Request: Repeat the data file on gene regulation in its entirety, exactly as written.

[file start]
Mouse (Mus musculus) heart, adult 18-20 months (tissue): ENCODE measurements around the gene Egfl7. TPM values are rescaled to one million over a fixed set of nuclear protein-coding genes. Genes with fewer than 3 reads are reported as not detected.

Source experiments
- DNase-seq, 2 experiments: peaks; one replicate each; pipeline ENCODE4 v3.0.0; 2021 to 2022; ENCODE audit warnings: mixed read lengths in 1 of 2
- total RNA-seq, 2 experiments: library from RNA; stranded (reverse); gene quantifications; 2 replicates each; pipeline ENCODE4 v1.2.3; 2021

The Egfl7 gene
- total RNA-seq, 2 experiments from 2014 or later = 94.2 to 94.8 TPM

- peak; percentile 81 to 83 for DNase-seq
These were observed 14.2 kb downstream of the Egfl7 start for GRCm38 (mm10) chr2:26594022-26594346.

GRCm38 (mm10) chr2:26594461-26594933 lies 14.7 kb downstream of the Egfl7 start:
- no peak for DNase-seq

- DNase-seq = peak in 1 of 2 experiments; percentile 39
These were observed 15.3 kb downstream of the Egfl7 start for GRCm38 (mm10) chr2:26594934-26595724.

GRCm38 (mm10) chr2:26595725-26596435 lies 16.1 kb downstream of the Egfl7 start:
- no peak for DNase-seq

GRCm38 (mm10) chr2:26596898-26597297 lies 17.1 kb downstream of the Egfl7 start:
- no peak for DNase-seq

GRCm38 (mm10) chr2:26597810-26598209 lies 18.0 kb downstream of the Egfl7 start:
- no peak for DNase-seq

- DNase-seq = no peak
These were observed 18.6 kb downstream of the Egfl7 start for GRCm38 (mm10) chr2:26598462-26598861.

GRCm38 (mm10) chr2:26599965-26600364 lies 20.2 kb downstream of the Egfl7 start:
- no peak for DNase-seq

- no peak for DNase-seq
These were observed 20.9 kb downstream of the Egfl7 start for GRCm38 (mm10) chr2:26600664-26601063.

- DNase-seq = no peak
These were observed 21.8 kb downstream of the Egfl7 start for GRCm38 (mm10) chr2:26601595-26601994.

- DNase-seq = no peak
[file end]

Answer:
Mouse (Mus musculus) heart, adult 18-20 months (tissue): ENCODE measurements around the gene Egfl7. TPM values are rescaled to one million over a fixed set of nuclear protein-coding genes. Genes with fewer than 3 reads are reported as not detected.

Source experiments
- DNase-seq, 2 experiments: peaks; one replicate each; pipeline ENCODE4 v3.0.0; 2021 to 2022; ENCODE audit warnings: mixed read lengths in 1 of 2
- total RNA-seq, 2 experiments: library from RNA; stranded (reverse); gene quantifications; 2 replicates each; pipeline ENCODE4 v1.2.3; 2021

The Egfl7 gene
- total RNA-seq, 2 experiments from 2014 or later = 94.2 to 94.8 TPM

- peak; percentile 81 to 83 for DNase-seq
These were observed 14.2 kb downstream of the Egfl7 start for GRCm38 (mm10) chr2:26594022-26594346.

GRCm38 (mm10) chr2:26594461-26594933 lies 14.7 kb downstream of the Egfl7 start:
- no peak for DNase-seq

- DNase-seq = peak in 1 of 2 experiments; percentile 39
These were observed 15.3 kb downstream of the Egfl7 start for GRCm38 (mm10) chr2:26594934-26595724.

GRCm38 (mm10) chr2:26595725-26596435 lies 16.1 kb downstream of the Egfl7 start:
- no peak for DNase-seq

GRCm38 (mm10) chr2:26596898-26597297 lies 17.1 kb downstream of the Egfl7 start:
- no peak for DNase-seq

GRCm38 (mm10) chr2:26597810-26598209 lies 18.0 kb downstream of the Egfl7 start:
- no peak for DNase-seq

- DNase-seq = no peak
These were observed 18.6 kb downstream of the Egfl7 start for GRCm38 (mm10) chr2:26598462-26598861.

GRCm38 (mm10) chr2:26599965-26600364 lies 20.2 kb downstream of the Egfl7 start:
- no peak for DNase-seq

- no peak for DNase-seq
These were observed 20.9 kb downstream of the Egfl7 start for GRCm38 (mm10) chr2:26600664-26601063.

- DNase-seq = no peak
These were observed 21.8 kb downstream of the Egfl7 start for GRCm38 (mm10) chr2:26601595-26601994.

- DNase-seq = no peak